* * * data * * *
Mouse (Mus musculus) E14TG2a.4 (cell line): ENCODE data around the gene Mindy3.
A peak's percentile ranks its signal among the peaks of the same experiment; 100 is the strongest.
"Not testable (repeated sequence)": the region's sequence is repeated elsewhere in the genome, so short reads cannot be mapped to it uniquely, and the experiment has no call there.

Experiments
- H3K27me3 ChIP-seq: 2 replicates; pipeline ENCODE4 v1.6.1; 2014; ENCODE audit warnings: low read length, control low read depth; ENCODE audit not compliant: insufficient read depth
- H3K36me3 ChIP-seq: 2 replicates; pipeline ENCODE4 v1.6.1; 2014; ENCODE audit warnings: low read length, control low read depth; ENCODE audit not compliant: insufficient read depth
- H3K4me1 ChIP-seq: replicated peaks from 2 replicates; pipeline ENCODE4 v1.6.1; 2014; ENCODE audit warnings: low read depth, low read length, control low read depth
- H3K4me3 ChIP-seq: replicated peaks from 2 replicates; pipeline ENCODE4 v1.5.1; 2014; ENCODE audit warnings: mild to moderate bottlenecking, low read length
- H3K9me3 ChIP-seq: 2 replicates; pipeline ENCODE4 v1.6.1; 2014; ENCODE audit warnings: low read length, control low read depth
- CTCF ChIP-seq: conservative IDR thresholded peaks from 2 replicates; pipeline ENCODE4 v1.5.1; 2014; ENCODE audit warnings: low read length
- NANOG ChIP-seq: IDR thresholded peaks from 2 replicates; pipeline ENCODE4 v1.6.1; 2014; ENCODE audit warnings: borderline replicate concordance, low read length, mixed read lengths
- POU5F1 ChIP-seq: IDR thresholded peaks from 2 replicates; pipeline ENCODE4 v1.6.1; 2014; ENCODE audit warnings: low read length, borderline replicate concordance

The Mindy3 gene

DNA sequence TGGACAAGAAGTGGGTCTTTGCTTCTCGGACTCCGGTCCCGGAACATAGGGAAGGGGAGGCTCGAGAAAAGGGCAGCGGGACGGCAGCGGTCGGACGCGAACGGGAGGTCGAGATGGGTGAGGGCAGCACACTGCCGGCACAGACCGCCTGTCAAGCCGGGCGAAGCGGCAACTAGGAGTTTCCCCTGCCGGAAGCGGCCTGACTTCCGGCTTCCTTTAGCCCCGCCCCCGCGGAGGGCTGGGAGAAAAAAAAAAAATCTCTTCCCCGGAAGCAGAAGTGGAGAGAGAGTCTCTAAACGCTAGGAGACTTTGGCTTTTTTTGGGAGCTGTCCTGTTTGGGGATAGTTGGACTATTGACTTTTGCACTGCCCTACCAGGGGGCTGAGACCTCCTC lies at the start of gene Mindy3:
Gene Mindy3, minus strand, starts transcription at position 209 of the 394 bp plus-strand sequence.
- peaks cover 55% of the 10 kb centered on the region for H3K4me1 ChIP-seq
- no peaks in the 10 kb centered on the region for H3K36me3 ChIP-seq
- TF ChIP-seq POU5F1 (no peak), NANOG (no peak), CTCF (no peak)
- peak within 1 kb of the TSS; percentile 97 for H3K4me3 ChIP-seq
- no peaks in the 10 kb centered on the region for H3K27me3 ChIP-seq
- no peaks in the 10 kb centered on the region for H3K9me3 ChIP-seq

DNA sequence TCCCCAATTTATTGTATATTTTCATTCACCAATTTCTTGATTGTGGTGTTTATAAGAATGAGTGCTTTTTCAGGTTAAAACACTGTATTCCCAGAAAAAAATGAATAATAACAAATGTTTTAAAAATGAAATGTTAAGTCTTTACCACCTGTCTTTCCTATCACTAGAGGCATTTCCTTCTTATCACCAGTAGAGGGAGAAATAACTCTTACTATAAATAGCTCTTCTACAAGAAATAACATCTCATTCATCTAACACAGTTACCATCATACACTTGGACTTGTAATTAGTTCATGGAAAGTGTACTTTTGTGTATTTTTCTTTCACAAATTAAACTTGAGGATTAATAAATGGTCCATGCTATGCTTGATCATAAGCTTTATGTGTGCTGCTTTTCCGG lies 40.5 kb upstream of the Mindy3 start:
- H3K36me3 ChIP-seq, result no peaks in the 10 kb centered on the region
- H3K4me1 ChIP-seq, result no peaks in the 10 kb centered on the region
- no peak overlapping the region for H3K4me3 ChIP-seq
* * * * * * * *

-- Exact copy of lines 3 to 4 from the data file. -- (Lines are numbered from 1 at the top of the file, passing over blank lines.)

"Not testable (repeated sequence)": the region's sequence is repeated elsewhere in the genome, so short reads cannot be mapped to it uniquely, and the experiment has no call there.

Experiments